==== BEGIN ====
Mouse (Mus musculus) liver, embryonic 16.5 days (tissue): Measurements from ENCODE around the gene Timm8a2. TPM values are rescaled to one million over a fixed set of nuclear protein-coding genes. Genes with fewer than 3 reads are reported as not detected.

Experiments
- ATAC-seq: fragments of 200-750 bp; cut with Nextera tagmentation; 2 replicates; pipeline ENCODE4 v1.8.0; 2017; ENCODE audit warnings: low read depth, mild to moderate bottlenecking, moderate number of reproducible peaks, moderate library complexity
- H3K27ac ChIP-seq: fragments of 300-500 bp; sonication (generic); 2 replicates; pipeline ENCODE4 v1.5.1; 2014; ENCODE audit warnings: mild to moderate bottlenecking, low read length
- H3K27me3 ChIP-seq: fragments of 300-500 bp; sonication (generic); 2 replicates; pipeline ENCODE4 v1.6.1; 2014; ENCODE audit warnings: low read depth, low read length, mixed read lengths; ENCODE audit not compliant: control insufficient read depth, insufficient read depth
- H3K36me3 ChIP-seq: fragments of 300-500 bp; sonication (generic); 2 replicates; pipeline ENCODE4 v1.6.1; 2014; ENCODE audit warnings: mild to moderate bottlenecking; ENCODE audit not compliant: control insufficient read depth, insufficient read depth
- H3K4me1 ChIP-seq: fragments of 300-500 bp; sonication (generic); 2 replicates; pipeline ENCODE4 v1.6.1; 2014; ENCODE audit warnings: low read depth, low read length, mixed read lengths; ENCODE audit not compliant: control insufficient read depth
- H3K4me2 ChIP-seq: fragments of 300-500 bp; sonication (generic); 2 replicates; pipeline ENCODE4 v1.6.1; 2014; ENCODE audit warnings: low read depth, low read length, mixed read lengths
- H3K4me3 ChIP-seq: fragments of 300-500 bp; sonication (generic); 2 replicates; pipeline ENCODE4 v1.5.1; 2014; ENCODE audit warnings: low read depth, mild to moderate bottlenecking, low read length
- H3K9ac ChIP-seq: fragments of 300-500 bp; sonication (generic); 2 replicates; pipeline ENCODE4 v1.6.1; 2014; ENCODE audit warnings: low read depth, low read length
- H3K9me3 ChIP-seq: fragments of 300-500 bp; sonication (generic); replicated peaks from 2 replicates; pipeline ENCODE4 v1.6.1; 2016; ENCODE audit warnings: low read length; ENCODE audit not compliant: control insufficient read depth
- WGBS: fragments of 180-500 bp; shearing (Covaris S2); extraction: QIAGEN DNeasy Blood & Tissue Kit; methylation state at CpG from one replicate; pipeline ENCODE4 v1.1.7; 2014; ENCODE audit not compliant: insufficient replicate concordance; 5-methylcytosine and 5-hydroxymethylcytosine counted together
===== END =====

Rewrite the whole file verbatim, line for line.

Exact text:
Mouse (Mus musculus) liver, embryonic 16.5 days (tissue): Measurements from ENCODE around the gene Timm8a2. TPM values are rescaled to one million over a fixed set of nuclear protein-coding genes. Genes with fewer than 3 reads are reported as not detected.

Experiments
- ATAC-seq: fragments of 200-750 bp; cut with Nextera tagmentation; 2 replicates; pipeline ENCODE4 v1.8.0; 2017; ENCODE audit warnings: low read depth, mild to moderate bottlenecking, moderate number of reproducible peaks, moderate library complexity
- H3K27ac ChIP-seq: fragments of 300-500 bp; sonication (generic); 2 replicates; pipeline ENCODE4 v1.5.1; 2014; ENCODE audit warnings: mild to moderate bottlenecking, low read length
- H3K27me3 ChIP-seq: fragments of 300-500 bp; sonication (generic); 2 replicates; pipeline ENCODE4 v1.6.1; 2014; ENCODE audit warnings: low read depth, low read length, mixed read lengths; ENCODE audit not compliant: control insufficient read depth, insufficient read depth
- H3K36me3 ChIP-seq: fragments of 300-500 bp; sonication (generic); 2 replicates; pipeline ENCODE4 v1.6.1; 2014; ENCODE audit warnings: mild to moderate bottlenecking; ENCODE audit not compliant: control insufficient read depth, insufficient read depth
- H3K4me1 ChIP-seq: fragments of 300-500 bp; sonication (generic); 2 replicates; pipeline ENCODE4 v1.6.1; 2014; ENCODE audit warnings: low read depth, low read length, mixed read lengths; ENCODE audit not compliant: control insufficient read depth
- H3K4me2 ChIP-seq: fragments of 300-500 bp; sonication (generic); 2 replicates; pipeline ENCODE4 v1.6.1; 2014; ENCODE audit warnings: low read depth, low read length, mixed read lengths
- H3K4me3 ChIP-seq: fragments of 300-500 bp; sonication (generic); 2 replicates; pipeline ENCODE4 v1.5.1; 2014; ENCODE audit warnings: low read depth, mild to moderate bottlenecking, low read length
- H3K9ac ChIP-seq: fragments of 300-500 bp; sonication (generic); 2 replicates; pipeline ENCODE4 v1.6.1; 2014; ENCODE audit warnings: low read depth, low read length
- H3K9me3 ChIP-seq: fragments of 300-500 bp; sonication (generic); replicated peaks from 2 replicates; pipeline ENCODE4 v1.6.1; 2016; ENCODE audit warnings: low read length; ENCODE audit not compliant: control insufficient read depth
- WGBS: fragments of 180-500 bp; shearing (Covaris S2); extraction: QIAGEN DNeasy Blood & Tissue Kit; methylation state at CpG from one replicate; pipeline ENCODE4 v1.1.7; 2014; ENCODE audit not compliant: insufficient replicate concordance; 5-methylcytosine and 5-hydroxymethylcytosine counted together